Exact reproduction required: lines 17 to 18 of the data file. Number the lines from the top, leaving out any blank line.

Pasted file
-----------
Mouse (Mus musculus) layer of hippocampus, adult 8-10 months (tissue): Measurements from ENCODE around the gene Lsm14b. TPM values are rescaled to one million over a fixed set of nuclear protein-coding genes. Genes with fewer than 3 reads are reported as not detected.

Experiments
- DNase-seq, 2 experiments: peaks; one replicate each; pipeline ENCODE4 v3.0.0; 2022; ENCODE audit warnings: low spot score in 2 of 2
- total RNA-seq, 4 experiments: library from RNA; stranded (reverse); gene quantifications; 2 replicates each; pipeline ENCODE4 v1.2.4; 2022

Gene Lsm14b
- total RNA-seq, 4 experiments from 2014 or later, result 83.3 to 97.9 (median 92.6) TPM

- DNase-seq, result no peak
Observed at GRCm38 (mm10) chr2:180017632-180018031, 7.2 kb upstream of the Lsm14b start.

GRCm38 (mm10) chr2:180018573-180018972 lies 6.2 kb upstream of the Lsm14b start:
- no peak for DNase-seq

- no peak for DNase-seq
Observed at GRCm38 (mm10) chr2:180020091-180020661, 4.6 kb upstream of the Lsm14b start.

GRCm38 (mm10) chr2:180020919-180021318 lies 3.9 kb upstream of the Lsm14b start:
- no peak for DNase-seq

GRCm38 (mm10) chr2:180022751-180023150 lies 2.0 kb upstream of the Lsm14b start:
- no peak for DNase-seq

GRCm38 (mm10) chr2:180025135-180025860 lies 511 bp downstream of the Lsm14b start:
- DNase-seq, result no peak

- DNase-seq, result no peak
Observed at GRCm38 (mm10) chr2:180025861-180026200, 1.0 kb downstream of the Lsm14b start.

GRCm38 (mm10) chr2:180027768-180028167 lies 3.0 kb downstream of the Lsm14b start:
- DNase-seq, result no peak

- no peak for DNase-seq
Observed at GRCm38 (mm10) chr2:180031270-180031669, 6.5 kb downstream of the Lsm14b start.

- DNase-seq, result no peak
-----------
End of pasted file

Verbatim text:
GRCm38 (mm10) chr2:180025135-180025860 lies 511 bp downstream of the Lsm14b start:
- DNase-seq, result no peak